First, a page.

After Deep Dental Cleaning

After Deep Dental Cleaning

When you have had your teeth deep cleaned, plaque and bacteria are not as likely to stick to your teeth because their surface is now smooth. As your gums heal, inflammation will decrease. The healthy gums will reattach themselves to the smoother tooth roots more firmly.

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You will have follow-up appointments with your dentist who will measure the size of the pockets that surround the gum tissue. If the pockets have not got smaller, you may require periodontal surgery, such as bone grafting or pocket reduction surgery called flap surgery.

Caring For Your Teeth Following Deep Cleaning

When you have had your teeth deep cleaned, keep them as clean as possible and ensure you take any medication you might have been prescribed by the dentist. Establish a good oral hygiene routine at home to keep your teeth and gums healthy and clean.

You should brush your teeth morning and evening for two minutes at a time. Floss your teeth daily. To get the most out of brushing, change your toothbrush every three to four months.

What to Avoid After Dental Deep Clean

Because of the local anesthetic, your mouth will be numb for a while after the procedure. You should not eat until the feeling has returned to your mouth. It is easier to bite your gums or tongue when there is no feeling and this could cause an injury.

As the local anesthetic wears off, your teeth and gums are likely to be sensitive. To aid the healing process and prevent any discomfort, avoid spicy and acidic foods for at least six hours after the treatment. You should also avoid sharp or hard and very hot or cold food for the next 48 hours. It is also best to avoid foods that require a lot of chewing.

If you experience any discomfort or pain following the dental treatment, you can use normal over-the-counter pain medication. In some cases, you might get a prescription for antibiotics from your dentist. Follow the instructions from your dentist when taking the antibiotics to ensure they work.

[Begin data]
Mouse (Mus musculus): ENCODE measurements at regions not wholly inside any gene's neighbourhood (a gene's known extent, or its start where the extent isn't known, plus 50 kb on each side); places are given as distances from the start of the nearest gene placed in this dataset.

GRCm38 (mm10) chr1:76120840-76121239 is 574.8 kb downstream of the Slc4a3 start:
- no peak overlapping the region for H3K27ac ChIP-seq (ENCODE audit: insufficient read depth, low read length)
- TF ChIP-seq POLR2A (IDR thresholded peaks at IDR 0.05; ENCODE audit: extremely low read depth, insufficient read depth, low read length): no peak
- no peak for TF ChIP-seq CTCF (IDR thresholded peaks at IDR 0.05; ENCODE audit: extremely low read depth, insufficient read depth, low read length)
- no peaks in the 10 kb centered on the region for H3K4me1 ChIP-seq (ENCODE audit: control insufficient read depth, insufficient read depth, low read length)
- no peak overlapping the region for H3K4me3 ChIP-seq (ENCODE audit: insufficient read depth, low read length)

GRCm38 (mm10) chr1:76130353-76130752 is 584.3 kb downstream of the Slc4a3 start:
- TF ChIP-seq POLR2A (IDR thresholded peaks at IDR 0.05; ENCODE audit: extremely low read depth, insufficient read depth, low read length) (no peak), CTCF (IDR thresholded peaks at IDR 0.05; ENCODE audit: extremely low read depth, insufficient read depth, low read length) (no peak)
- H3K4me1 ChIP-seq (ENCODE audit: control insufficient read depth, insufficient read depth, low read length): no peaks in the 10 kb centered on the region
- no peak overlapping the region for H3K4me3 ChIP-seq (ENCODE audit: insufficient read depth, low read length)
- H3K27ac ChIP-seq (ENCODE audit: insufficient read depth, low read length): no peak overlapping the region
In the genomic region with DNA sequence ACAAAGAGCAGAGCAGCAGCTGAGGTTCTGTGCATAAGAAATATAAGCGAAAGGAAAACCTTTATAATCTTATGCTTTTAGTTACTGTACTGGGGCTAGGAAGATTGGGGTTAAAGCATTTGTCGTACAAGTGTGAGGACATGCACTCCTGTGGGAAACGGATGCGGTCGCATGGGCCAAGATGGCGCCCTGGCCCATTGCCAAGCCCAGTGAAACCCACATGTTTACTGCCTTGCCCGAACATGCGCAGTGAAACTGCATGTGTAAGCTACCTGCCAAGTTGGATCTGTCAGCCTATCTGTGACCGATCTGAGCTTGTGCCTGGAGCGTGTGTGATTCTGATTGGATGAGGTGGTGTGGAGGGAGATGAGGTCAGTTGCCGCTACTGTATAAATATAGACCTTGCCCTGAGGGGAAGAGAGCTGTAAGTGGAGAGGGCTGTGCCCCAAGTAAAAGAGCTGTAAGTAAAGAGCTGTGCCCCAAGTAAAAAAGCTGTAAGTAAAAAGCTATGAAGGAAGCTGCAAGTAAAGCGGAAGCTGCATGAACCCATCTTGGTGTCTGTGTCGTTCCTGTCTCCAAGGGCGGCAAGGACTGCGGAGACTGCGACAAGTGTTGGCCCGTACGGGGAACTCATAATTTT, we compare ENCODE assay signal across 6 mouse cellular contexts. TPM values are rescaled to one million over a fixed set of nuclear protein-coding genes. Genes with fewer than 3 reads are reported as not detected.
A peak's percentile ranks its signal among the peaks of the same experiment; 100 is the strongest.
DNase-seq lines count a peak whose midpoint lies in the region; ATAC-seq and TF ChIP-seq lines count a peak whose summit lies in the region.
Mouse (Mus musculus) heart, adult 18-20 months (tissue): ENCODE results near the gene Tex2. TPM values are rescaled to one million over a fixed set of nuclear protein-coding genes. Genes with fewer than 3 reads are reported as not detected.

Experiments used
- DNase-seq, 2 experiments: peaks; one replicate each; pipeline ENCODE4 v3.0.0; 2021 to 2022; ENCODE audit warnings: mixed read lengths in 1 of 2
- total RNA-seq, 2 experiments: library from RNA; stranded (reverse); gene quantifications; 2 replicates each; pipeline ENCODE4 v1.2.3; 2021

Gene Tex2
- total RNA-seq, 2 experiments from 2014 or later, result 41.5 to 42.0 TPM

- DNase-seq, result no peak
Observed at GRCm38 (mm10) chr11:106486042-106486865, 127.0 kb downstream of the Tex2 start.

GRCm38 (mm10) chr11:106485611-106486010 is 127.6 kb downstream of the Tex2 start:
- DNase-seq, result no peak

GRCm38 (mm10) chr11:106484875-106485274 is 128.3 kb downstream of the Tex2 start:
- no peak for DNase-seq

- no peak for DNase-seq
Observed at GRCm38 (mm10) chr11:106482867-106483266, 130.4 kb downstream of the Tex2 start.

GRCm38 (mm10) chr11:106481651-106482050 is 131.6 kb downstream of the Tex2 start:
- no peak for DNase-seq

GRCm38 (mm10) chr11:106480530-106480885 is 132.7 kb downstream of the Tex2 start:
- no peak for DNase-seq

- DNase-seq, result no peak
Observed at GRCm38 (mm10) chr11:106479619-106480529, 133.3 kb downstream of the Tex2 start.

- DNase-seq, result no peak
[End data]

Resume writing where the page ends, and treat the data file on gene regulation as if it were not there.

Are There Any Risks to Deep Cleaning?

The overall risks of the deep cleaning process are minimal. However, you may experience some discomfort as you heal from the treatment. If you have certain heart conditions or heart valves, you may need antibiotics before the treatment to lower the risk of infections caused by bacteria.

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At your pre-deep cleaning appointment, you will have a chance to ask your dental health provider any questions you may have about the treatment. Ensure you let them know of any medical conditions you have at this point.

Do You Have to Have Deep Cleaning if Your Dentist Recommends It

Do You Have to Have Deep Cleaning if Your Dentist Recommends It?

If your dentist recommends deep cleaning to you, it is your decision whether to have it or not. However, not having the treatment could lead to painful teeth and gums, tooth loss, and more invasive and expensive dental surgery.

Preventing Gum Disease

Establishing a good oral hygiene routine can help prevent gum disease. As well as brushing your teeth and flossing every day, get your teeth checked regularly. For some people, it may mean every six months, for other people yearly check-ups may be enough.

What Are the Symptoms of Gum Disease?

You may have gum disease and need a deep clean if you have regular bad breath known as halitosis or red, swollen, or bleeding gums. Gum diseases can make chewing food difficult or painful. You may notice receding gums or have a toothache or sensitivity. If not treated, gum disease may result in tooth loss.


Dental deep cleaning is used to remove tartar buildup from teeth and the roots of the teeth. Your dentist may notice the need for deep cleaning during a regular visit and should then discuss the procedure and the number of visits required to complete the treatment for you. You are likely to need several visits to the dentist to complete the deep clean.

Having a good oral health routine, which includes regular brushing and flossing can help prevent gum disease and the need for deep cleaning. If you experience symptoms that could be a sign of gum disease, book an appointment with your dentist.